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Gibraltar’s inclusion in transition hinges on ‘bilateral deal on irritants’, Dastis says

Gibraltar’s inclusion in transition hinges on ‘bilateral deal on irritants’, Dastis says

Gibraltar’s inclusion in the Brexit transition period will depend on whether agreement can be reached on “complicated” issues such as the airport and tobacco smuggling, Spain’s Foreign Minister, Alfonso Dastis, said this week.

Speaking after a meeting of EU Foreign Ministers in Brussels, Mr Dastis insisted Spain would not block the wider Brexit deal over Gibraltar and would respect measures in the withdrawal agreement relating to citizens’ rights and cross-frontier workers.

But he said Gibraltar’s inclusion in any transition period and future agreement between the UK and the EU would depend on the progress of ongoing discussions about what he described as “irritants”.

Mr Dastis also acknowledged that talks about Gibraltar’s post-Brexit relationship with Spain and the wider EU had become strained, although he remained optimistic of a final agreement being reached.

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“During the course of these negotiations we have identified problems that we are tackling and problems on which we are not moving forward as we would like,” he told reporters.

“I believe new proposals are currently being exchanged to try and overcome these challenges and we are confident that there will be an agreement at the end.”

“In any event, we are not going to block the overall [Brexit] agreement over the issue of Gibraltar.”

“We have already said that we are not conditioning the agreement between the EU and the UK on there being a resolution of the Gibraltar problem.”

“If the problem of Gibraltar is not resolved, or if the irritants that we want to address are not resolved, what will happen is that the transition period and specific aspects of the agreement [on future relations between the UK and the EU] will not be applied to Gibraltar.”

“But we have said from the outset that we are ready to apply the measures in the exit agreement relating to citizens and on cross-frontier workers to those workers who cross the fence, in one direction or the other, to work or enjoy a normal life between Gibraltar and the rest of Spain.”

Asked what the biggest stumbling block was in the talks, Mr Dastis flagged up tobacco smuggling and the airport, which he described as “a complicated issue”.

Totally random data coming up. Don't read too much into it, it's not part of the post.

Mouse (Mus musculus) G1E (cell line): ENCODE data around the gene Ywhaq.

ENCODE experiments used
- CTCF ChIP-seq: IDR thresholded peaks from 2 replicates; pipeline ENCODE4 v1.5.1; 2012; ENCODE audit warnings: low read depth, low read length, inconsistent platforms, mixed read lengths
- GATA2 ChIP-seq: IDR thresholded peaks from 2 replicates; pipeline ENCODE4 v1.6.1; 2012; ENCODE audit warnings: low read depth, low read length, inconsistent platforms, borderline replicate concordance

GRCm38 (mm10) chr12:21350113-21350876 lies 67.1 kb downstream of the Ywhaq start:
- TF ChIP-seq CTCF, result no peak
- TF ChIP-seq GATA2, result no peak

“But these are not the only issues,” he said.

“There are various issues and, as such, until that final agreement is reached, we cannot consider the matter resolved.”

Mr Dastis said the shape of the agreement over Gibraltar’s future was dependant on the final outcome of the wider Brexit negotiations, adding that the Rock’s future after withdrawal was not top of the agenda.

“First we have to establish what the framework [for the UK’s withdrawal from the EU] will be, and then, on the basis of the ideas and content that is agreed, we will see how this is applied to Gibraltar,” he said.

“So there will be a bilateral discussion between the UK and Spain, but it will not be immediate or one of the most pressing issues.”

He added too that while discussions about Gibraltar’s future relationship with the EU were already under way, they were subject to “a gradual, sequential process” linked to the broader Brexit negotiations.

“First the UK has to leave and the conditions of that exit have to be fixed, and it is the subsequent future that we are interested in,” he said.

And while he insisted that Spain would not block a Brexit deal because of Gibraltar, Mr Dastis said the UK would also have to take a position on the issue.

“This is not something that dependant solely on us,” he said.

“It depends too on the UK and on an agreement being reached.”

“The fundamental thing in our judgement, and we hope the UK thinks the same too, is that there be a constructive relationship between the UK and the EU.”

“Subsequently, we will see to what extent that is applied to Gibraltar.”

Pic from Press Association

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